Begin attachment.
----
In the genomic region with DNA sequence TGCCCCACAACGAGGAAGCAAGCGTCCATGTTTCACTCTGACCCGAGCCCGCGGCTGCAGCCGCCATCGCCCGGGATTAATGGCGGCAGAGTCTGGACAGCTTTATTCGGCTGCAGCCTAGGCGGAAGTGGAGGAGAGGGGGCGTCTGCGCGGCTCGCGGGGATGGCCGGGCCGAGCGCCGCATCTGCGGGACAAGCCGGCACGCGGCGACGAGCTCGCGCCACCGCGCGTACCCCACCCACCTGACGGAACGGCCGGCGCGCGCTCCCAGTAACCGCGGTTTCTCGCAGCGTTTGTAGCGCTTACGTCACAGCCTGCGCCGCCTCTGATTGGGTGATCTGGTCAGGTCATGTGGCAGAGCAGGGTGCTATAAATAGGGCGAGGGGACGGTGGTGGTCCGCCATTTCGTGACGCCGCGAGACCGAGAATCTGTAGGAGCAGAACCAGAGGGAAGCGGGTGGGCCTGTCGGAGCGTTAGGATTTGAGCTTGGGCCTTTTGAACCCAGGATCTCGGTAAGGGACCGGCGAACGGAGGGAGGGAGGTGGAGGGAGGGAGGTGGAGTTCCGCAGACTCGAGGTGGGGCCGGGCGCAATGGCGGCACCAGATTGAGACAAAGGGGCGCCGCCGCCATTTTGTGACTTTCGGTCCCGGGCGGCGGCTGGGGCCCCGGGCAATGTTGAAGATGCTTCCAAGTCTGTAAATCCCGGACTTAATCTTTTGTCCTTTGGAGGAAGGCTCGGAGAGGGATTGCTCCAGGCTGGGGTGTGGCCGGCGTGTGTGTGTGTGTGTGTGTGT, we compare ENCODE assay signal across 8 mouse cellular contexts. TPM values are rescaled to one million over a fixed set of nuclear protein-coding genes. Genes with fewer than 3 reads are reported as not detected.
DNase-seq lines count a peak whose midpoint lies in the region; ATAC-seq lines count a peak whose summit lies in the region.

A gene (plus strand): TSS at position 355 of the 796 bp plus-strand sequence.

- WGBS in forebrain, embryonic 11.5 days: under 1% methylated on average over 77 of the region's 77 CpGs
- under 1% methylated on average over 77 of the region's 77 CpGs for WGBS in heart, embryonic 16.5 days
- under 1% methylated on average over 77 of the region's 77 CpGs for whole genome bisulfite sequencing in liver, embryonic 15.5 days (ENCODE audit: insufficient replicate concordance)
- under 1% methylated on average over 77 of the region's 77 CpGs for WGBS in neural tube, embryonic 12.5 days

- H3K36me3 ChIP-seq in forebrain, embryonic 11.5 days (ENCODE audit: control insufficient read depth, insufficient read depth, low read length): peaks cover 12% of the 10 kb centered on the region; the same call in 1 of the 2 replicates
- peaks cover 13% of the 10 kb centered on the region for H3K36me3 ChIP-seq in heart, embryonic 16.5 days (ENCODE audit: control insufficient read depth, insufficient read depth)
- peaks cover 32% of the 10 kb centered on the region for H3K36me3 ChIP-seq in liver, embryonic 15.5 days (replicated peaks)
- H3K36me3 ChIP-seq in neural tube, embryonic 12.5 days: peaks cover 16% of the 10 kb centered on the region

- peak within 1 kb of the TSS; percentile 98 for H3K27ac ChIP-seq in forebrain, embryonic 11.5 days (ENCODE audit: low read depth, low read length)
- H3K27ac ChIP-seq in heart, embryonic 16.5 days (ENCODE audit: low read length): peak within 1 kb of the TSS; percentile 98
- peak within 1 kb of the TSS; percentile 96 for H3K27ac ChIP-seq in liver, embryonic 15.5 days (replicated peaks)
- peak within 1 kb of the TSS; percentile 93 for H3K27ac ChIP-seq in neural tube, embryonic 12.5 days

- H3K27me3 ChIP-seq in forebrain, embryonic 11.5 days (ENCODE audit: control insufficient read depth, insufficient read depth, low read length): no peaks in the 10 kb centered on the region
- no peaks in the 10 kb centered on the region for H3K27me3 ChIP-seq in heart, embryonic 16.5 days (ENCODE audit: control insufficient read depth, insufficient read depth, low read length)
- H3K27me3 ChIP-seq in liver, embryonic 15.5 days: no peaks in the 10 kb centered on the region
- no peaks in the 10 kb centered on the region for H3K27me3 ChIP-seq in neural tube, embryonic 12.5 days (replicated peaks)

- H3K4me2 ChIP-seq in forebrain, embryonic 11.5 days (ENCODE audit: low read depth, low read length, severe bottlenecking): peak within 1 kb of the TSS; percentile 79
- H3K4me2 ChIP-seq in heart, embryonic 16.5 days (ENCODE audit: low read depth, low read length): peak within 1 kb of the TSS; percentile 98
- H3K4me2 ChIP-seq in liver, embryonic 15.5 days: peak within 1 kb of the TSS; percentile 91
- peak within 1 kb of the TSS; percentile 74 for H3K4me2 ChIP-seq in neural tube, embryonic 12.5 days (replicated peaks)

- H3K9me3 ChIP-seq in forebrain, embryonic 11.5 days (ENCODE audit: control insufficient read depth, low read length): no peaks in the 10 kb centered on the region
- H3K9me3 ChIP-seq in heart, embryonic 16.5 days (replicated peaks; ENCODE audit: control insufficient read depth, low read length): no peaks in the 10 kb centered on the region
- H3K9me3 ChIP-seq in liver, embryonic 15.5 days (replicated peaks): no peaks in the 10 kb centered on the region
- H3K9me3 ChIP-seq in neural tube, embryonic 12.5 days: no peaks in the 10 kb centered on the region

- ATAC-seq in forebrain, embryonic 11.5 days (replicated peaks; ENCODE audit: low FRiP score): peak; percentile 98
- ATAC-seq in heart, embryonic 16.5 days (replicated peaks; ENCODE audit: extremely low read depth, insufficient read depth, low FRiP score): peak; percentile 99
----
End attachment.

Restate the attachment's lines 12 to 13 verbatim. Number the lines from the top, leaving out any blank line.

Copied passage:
- peak within 1 kb of the TSS; percentile 98 for H3K27ac ChIP-seq in forebrain, embryonic 11.5 days (ENCODE audit: low read depth, low read length)
- H3K27ac ChIP-seq in heart, embryonic 16.5 days (ENCODE audit: low read length): peak within 1 kb of the TSS; percentile 98